JUN 30, 2011
The impact of ranibizumab on AMD treatment is truly historic. Before anti-VEGF treatments, about 90 percent of patients diagnosed with neovascular AMD would become legally blind in one year. Today, some two-thirds of patients on anti-VEGFs achieve 20/40 vision. The authors of this study sought to give a real world sense of the impact ranibizumab has had in the prevention of blindness and visual impairment.
They modeled visual acuity outcomes from phase 3 trials of ranibizumab and used incidence rates of neovascular AMD from population-based studies to estimate the effects of ranibizumab among non-Hispanic whites, age 50 and older, in the United States. The researchers note that data from non-Hispanic white individuals were used because information in the literature regarding incidence rates of choroidal neovascularization in other populations is limited.
Of the 103,582 individuals developing neovascular AMD for whom ranibizumab would be indicated and available, researchers calculated that 16,268 would become legally blind in two years and 34,702 would become visually impaired. In these patients, monthly ranibizumab would reduce the incidence of legal blindness by 72 percent and the incidence of visual impairment by 37 percent, thus saving 11,784 people from legal blindness and 12,783 from visual impairment.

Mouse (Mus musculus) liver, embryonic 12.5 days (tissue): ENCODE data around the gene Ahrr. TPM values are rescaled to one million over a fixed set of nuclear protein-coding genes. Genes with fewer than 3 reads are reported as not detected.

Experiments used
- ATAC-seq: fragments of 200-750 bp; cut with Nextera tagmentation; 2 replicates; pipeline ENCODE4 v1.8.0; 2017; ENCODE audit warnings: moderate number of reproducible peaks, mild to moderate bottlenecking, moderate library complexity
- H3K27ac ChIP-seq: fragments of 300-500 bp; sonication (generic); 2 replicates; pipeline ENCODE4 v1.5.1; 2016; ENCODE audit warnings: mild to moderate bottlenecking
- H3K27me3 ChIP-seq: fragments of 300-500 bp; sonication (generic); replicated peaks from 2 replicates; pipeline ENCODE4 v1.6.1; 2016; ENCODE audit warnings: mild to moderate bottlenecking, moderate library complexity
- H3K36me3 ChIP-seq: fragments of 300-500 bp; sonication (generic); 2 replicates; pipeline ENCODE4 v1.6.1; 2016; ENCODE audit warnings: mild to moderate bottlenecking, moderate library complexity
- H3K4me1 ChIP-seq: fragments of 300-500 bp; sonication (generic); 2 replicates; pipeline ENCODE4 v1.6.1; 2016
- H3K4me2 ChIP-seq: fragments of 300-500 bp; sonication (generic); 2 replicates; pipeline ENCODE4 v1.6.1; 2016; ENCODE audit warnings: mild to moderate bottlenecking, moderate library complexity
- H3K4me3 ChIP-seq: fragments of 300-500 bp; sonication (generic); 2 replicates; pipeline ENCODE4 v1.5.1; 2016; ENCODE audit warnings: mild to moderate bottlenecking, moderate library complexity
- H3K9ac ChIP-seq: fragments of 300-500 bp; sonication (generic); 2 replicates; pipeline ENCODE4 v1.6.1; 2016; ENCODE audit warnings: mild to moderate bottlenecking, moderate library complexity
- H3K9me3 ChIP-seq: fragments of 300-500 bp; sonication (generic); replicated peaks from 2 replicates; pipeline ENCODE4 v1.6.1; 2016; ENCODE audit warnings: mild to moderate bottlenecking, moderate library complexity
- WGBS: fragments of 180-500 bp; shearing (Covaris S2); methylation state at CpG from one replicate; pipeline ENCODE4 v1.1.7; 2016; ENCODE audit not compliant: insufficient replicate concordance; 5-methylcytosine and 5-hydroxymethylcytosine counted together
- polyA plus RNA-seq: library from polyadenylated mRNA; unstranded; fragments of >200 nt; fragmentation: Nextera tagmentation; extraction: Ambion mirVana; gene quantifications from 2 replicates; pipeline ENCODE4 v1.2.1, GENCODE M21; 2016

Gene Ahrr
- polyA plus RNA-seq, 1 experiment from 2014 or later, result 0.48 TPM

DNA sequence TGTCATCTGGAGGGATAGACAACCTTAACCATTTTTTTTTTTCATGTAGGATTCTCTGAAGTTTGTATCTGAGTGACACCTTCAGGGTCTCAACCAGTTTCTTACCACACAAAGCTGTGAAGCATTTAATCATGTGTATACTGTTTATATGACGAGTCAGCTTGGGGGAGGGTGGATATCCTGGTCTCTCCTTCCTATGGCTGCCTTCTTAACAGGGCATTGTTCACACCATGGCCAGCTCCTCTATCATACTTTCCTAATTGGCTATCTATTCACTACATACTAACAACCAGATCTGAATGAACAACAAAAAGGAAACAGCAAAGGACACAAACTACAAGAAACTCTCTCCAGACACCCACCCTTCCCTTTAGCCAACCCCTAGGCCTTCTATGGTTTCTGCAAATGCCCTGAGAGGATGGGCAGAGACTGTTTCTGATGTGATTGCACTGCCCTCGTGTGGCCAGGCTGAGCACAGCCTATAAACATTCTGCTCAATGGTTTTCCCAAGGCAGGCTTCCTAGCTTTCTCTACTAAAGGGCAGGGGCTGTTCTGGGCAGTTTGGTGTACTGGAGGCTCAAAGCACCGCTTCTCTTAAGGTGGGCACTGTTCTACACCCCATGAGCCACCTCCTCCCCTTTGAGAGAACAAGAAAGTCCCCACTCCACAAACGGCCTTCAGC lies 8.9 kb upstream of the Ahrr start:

The authors note that this study has several assumptions and weaknesses that require one to interpret the numbers put forth as only an approximation. Among them: the incidence rates of CNV were based on a single, albeit large, study; the estimates assume BCVA measurements were made on high-contrast charts; the results assume access to monthly ranibizumab for two years; and the results are derived from a time when a person's first eye may have lost substantial vision from CNV, before monthly ranibizumab became available in 2006.